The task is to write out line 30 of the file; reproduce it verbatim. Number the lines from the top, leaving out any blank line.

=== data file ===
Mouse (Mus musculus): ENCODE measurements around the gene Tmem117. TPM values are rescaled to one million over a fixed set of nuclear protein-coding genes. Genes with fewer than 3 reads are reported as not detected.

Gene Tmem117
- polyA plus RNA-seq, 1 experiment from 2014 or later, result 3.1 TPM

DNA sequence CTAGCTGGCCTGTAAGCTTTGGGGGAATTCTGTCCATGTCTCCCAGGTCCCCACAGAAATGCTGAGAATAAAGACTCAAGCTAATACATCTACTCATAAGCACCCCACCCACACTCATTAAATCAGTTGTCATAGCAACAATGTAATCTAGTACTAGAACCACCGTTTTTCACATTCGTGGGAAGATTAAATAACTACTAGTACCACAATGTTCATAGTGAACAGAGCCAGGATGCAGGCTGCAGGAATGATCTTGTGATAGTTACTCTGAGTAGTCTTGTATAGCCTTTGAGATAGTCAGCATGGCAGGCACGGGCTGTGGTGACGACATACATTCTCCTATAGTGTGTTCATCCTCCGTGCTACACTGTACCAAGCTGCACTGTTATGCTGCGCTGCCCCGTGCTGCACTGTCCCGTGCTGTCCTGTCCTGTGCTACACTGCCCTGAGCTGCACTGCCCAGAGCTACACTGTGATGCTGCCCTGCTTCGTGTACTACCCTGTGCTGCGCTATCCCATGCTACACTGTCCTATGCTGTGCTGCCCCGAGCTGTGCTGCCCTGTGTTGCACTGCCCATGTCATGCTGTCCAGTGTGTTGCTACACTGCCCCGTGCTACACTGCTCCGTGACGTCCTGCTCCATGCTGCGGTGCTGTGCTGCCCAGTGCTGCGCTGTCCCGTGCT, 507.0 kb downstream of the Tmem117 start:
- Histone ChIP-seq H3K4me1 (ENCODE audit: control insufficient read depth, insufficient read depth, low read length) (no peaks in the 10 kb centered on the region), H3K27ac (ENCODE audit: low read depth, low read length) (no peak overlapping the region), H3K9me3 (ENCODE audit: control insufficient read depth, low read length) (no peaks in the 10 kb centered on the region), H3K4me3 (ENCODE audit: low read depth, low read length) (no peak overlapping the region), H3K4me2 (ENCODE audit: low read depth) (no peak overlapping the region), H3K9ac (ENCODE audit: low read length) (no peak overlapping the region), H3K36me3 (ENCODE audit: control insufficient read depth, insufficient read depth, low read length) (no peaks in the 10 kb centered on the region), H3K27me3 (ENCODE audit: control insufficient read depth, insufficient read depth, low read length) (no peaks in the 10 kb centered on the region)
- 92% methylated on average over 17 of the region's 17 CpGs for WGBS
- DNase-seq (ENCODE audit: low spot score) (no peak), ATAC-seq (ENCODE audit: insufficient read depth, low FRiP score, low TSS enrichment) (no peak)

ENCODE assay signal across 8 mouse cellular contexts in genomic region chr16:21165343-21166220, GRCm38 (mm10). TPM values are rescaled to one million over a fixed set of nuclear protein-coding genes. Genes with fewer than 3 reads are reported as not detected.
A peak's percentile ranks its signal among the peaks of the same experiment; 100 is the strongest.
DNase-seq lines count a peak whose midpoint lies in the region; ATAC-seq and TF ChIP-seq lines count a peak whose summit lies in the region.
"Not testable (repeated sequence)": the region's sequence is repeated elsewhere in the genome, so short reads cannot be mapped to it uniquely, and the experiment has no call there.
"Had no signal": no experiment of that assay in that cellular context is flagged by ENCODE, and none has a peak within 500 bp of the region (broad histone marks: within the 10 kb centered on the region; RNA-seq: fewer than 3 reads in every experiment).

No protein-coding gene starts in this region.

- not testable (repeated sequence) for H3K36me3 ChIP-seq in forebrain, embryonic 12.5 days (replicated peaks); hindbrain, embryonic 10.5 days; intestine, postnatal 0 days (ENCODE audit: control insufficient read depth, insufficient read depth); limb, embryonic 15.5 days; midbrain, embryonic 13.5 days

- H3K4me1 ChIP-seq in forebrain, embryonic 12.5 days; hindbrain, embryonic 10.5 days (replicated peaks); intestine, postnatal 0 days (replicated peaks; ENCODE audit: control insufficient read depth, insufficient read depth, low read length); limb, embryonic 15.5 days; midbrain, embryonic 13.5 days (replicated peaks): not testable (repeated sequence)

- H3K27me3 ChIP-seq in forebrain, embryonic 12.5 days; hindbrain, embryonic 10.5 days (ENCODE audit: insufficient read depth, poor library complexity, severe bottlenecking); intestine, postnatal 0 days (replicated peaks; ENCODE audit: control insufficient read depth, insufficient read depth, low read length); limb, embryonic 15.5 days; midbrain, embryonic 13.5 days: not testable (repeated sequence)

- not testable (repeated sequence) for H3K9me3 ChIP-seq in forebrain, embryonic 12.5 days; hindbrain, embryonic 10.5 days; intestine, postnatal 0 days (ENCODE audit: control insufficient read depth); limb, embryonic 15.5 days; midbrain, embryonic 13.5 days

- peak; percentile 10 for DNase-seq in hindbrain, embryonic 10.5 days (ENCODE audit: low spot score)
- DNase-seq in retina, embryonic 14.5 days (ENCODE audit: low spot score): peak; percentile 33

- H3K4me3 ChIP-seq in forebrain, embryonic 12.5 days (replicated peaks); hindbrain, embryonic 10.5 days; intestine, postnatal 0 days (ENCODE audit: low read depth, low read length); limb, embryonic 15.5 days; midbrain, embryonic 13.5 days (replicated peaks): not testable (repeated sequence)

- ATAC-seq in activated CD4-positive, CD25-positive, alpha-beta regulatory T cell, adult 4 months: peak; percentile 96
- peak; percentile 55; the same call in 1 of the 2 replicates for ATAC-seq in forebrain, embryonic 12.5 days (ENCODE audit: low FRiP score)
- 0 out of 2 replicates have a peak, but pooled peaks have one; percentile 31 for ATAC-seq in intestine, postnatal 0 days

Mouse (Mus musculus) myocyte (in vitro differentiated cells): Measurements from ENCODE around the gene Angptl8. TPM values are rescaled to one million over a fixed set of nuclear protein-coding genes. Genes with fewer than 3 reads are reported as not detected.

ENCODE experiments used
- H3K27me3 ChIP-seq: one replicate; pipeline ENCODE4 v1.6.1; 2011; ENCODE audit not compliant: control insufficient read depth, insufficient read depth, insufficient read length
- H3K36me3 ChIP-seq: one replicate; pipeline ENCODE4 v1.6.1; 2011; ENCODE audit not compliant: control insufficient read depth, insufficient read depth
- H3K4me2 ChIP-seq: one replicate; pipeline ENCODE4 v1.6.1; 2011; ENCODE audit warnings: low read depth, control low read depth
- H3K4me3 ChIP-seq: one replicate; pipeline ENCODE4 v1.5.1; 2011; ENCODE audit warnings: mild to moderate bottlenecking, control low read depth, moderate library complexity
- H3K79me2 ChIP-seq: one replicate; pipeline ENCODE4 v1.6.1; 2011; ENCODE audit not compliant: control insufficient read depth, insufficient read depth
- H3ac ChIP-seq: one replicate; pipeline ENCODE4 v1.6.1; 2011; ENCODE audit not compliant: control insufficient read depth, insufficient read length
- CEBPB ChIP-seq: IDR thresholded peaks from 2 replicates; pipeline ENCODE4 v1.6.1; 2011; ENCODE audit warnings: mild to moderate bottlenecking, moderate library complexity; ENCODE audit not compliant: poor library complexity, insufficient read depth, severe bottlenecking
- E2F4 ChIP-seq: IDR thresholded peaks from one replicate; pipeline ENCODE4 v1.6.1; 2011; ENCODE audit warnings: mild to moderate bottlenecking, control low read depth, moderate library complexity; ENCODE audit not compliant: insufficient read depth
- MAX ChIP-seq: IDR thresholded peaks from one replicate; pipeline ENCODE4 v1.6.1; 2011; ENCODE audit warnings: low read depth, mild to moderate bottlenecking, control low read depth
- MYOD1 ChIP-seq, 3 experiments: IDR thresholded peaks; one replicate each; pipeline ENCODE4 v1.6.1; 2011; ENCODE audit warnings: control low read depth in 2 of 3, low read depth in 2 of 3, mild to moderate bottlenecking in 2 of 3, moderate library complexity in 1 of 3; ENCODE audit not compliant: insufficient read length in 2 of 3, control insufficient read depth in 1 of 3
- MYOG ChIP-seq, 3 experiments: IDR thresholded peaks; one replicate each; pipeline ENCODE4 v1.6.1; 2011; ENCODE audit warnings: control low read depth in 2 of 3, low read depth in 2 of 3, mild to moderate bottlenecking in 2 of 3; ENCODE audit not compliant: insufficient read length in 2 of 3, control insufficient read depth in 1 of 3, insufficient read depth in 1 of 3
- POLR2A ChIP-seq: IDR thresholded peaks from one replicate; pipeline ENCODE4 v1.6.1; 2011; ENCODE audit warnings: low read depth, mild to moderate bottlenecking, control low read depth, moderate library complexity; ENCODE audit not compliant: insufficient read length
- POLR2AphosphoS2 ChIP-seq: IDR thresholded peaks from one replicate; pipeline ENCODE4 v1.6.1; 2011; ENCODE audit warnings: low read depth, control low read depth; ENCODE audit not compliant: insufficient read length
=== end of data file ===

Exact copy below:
- H3K79me2 ChIP-seq: one replicate; pipeline ENCODE4 v1.6.1; 2011; ENCODE audit not compliant: control insufficient read depth, insufficient read depth